#HealthHistory Celebrating revolutionary individuals who made historical advancements in medicine

Dr. Charles Richard Drew

Meet Dr. Drew, also known as the “Father of the Blood Bank”. Dr. Drew made numerous contributions to medicine, including organizing America’s first large scale blood blank, finding new ways to preserve blood plasma as well as introducing mobile blood collection units.

During World War II, there was a vital need for research on how to preserve blood. With wartime casualties rising and injuries becoming increasingly severe, the need for blood plasma intensified. Dr.  Drew, the leasing authority in the field, was selected as the medical director of the Blood for Britain Project.

The Blood for Britain Project was a U.S relief project initiated to collect and ship plasma overseas to Great Britain who was in desperate need of high quantities of blood and plasma to treat their wounded. Dr. Drew and his colleagues developed procedures for extracting plasma, preserving it against contamination and packaging it on a large scale. As medical director he supervised the successful collection of 14,500 pints of vital plasma for the British.

The Blood for Britain project became the model for the Red Cross Pilot led by Drew and others. Dr. Drew innovated programs to mass-produce dried plasma as well as introducing mobile blood collection units. These mobile blood collection units, or blood mobiles, formed the basis of “blood drives” that we know today.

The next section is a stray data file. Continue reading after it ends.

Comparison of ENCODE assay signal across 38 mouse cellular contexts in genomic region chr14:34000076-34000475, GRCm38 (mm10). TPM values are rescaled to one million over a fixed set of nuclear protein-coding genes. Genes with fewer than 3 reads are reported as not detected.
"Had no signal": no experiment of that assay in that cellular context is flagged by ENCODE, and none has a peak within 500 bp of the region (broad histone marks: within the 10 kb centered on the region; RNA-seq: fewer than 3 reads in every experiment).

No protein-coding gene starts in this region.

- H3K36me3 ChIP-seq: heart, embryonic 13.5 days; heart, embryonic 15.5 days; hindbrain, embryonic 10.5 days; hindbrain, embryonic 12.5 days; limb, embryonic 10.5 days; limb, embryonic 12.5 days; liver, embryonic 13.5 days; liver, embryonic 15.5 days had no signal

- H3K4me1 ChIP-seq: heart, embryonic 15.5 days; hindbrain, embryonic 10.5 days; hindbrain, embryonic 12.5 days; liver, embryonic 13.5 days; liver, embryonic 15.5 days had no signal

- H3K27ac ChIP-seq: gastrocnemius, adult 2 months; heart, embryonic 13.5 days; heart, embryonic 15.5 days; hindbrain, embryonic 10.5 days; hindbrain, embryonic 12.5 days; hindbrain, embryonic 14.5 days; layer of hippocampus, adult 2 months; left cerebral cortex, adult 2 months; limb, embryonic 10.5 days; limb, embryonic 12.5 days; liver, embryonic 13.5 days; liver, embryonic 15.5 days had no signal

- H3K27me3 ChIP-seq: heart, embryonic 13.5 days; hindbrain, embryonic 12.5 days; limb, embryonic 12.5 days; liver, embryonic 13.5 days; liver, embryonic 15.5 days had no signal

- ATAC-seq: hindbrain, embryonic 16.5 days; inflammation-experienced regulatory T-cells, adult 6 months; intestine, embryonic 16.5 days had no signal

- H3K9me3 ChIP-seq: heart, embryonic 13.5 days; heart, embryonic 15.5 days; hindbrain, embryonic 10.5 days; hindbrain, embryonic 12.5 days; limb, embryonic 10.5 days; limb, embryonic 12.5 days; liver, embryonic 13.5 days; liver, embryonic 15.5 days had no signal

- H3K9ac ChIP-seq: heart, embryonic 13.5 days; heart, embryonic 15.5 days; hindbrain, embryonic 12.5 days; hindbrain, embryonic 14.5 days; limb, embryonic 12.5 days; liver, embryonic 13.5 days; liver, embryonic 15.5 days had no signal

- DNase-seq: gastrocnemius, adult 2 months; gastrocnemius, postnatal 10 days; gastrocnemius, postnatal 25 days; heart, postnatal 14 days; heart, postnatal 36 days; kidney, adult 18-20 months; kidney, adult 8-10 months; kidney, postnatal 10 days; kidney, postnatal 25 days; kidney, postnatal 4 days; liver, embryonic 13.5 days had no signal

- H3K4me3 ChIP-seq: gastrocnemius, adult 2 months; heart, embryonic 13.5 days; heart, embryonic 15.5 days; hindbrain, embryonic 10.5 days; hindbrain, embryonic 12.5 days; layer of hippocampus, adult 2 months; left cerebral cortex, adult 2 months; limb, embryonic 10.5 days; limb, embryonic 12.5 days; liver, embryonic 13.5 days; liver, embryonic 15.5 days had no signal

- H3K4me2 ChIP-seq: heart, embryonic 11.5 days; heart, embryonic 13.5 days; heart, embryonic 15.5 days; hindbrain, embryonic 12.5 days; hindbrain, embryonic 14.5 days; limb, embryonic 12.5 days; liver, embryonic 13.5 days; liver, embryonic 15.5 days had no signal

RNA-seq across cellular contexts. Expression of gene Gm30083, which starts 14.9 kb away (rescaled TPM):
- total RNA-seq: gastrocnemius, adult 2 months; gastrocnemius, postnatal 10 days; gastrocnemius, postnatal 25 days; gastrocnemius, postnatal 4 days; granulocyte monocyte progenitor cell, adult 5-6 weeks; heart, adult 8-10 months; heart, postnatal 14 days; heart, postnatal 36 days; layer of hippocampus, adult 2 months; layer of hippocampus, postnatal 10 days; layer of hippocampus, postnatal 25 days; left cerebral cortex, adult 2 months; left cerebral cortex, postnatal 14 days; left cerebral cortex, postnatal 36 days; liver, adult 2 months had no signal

Dr. Drew is also remembered for being outspoken about racial discrimination and segregation. He campaigned against the exclusion of black physicians from local medical societies, medical specialty organizations, and the American Medical Association. Dr. Drew also served as Head of the Department of Surgery and Chief of Surgery at Freedmen’s Hospital. In this role, his mission was to “train young African American surgeons who would meet the most rigorous standards in any surgical specialty” and “place them in strategic positions throughout the country where they could, in turn, nurture the tradition of excellence.” This, he believed, would be his “greatest and most lasting contribution to medicine.”


“Charles Richard Drew.” American Chemical Society, www.acs.org/content/acs/en/education/whatischemistry/african-americans-in-sciences/charles-richard-drew.html.

“Charles R. Drew, MD.” Charles R. Drew, MD | Charles R. Drew University of Medicine and Science, www.cdrewu.edu/about-cdu/about-dr-charles-r-drew.

“Charles Richard Drew.” Science History Institute, 25 Aug. 2020, www.sciencehistory.org/historical-profile/charles-richard-drew.